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Will 2023 be the year Australian property players are forced to start factoring ESG considerations into their every decision?

By Peter Rose
02 November 2022 | 12 minute read
Peter Rose reb

Trends that are unfolding in other jurisdictions will soon start playing out in the Australian property sector.

Are there any Australians out there who aren’t bracing themselves for a summer of super-sized natural disasters? We’re only partway through spring, and the waters have already begun rising Down Under.

Late September saw NSW’s Northern Rivers region pummelled by severe weather and flash flooding, less than nine months after the low-lying town of Lismore was hit with what’s been described as the biggest flood in modern Australian history.

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With a third consecutive year of La Niña — Spanish shorthand for rain, rain and more rain! — conditions heading our way, it seems likely there’ll be plenty more where that came from, once the wet season proper is fully upon us.

Meanwhile, our UK and European cousins sweltered their way through record-breaking summer temperatures in July and August, with temperatures in Blighty topping 40 degrees, for the first time in recorded history.

If anyone continues to harbour doubts about whether climate change is real, surely a glance at the headlines or out the window is now sufficient to put the issue to bed?

Counting the cost

The climate change phenomenon is certainly having an extraordinary impact on investment and funding decisions elsewhere in the world: the UK, for example, where I’m currently heading up Forbury’s recently opened London office.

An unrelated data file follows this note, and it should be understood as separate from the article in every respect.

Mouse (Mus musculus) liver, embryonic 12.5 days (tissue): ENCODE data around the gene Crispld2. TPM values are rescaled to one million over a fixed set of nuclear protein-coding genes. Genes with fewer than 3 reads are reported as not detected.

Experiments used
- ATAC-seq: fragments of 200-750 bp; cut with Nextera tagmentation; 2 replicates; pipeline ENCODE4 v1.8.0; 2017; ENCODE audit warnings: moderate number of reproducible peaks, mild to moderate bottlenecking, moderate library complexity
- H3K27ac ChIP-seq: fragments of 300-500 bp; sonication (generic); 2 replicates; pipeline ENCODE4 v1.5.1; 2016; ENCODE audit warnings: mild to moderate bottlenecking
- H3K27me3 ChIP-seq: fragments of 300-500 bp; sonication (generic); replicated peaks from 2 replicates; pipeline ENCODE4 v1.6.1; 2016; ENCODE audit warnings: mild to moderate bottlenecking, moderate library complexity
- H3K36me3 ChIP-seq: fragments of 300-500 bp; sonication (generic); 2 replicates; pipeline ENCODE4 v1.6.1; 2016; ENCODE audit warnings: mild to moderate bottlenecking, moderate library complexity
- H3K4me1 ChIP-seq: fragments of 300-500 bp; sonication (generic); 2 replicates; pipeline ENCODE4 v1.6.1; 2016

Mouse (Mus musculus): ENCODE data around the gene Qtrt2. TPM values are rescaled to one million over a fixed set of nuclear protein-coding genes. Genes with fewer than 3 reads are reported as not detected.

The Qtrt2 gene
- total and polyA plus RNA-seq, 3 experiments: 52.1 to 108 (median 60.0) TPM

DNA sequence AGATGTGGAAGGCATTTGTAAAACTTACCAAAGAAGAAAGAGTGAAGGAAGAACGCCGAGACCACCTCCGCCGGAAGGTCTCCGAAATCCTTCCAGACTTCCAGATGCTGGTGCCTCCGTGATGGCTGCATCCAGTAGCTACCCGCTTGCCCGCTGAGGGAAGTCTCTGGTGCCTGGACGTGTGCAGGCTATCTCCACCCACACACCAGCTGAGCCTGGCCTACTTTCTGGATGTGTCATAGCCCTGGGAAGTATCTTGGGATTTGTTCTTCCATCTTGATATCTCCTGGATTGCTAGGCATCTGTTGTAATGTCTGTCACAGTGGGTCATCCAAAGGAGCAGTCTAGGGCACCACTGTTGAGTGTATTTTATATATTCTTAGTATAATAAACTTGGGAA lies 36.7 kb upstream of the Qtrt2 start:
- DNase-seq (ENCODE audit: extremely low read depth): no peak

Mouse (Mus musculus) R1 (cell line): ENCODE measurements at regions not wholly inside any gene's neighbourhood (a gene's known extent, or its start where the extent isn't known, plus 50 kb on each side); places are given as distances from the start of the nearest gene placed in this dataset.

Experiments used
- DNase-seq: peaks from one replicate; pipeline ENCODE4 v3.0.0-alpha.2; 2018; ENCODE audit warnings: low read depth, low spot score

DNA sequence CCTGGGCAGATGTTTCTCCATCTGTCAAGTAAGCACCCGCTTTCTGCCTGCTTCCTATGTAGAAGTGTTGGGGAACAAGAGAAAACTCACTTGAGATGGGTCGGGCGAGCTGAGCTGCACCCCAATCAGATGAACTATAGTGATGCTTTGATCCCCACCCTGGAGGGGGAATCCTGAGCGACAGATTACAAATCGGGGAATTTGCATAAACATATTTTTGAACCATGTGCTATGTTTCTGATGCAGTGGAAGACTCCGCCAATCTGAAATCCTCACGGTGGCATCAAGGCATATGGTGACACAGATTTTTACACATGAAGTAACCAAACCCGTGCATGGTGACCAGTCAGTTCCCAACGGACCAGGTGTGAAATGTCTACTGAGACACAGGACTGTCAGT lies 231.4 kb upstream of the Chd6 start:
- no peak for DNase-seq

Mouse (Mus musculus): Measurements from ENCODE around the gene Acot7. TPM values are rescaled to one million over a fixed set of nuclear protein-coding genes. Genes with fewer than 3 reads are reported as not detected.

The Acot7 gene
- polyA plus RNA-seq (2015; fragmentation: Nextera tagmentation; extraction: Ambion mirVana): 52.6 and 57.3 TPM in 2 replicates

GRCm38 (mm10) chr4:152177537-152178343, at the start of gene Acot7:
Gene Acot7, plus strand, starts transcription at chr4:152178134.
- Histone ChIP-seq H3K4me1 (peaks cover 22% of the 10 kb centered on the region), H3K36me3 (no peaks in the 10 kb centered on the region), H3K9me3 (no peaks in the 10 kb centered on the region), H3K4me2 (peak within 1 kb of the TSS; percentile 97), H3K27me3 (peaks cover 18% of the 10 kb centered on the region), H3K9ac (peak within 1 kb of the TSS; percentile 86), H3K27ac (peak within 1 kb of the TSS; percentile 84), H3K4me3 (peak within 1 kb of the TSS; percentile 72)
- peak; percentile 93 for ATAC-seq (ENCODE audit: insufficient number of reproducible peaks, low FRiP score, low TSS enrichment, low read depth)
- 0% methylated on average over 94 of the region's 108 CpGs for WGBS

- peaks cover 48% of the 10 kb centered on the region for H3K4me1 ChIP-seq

While environmental, social and governance (ESG) is undoubtedly on the agenda for property businesses and investors in Australia, over here in the old country, it is the agenda. Developments that can’t demonstrate their clean, green credentials now find it well-nigh impossible to secure funding from debt and equity partners.

At the same time, ESG experts who can navigate complex audit processes have become pivotal members of every acquisition and development team.

Legislation that makes ESG reporting mandatory is not yet in place over here — little old New Zealand is leading the world in this respect — but it’s not far off either. And when it arrives, we can expect to see an even more dramatic alignment of resources behind assets that are able to tick all the boxes. Conversely, there’ll be a flight of capital away from also-ran properties, however desirable their addresses or amenities may once have been.

Playing catch-up Down Under

Will we see events unfold in the same way in Australia? From where I sit, it seems like a sure bet.

At present, ESG reporting among ASX-listed companies varies considerably in the standard and quality of details supplied, but within the next five years, we’ll likely see the introduction of standardised reporting and benchmarking. Letting the issue slide under the mat will no longer be possible when that occurs.

Being forced to put one’s “report card” on show can be an extraordinarily powerful catalyst for change, and change developers undeniably will, once their developments and assets begin to be “rated” on those results — and the cost of the capital required to construct or acquire them goes up or down accordingly.

Insurers, too, will increasingly use ESG reporting to make decisions, not just on the premiums that properties should attract but, rather, whether or not they should be insured at all.

Owners and investors, meanwhile, will need to be thinking about whether — and how — to future-proof their assets to ensure they continue to be “fundable” in the long term.

Looking ahead

Whatever your role in the property sector, ESG will soon become a factor in many of the decisions that you make. Now is a good time to start developing your knowledge, so you’re able to proceed with confidence in this evolving commercial landscape.

Peter Rose is the chief revenue officer at Forbury.

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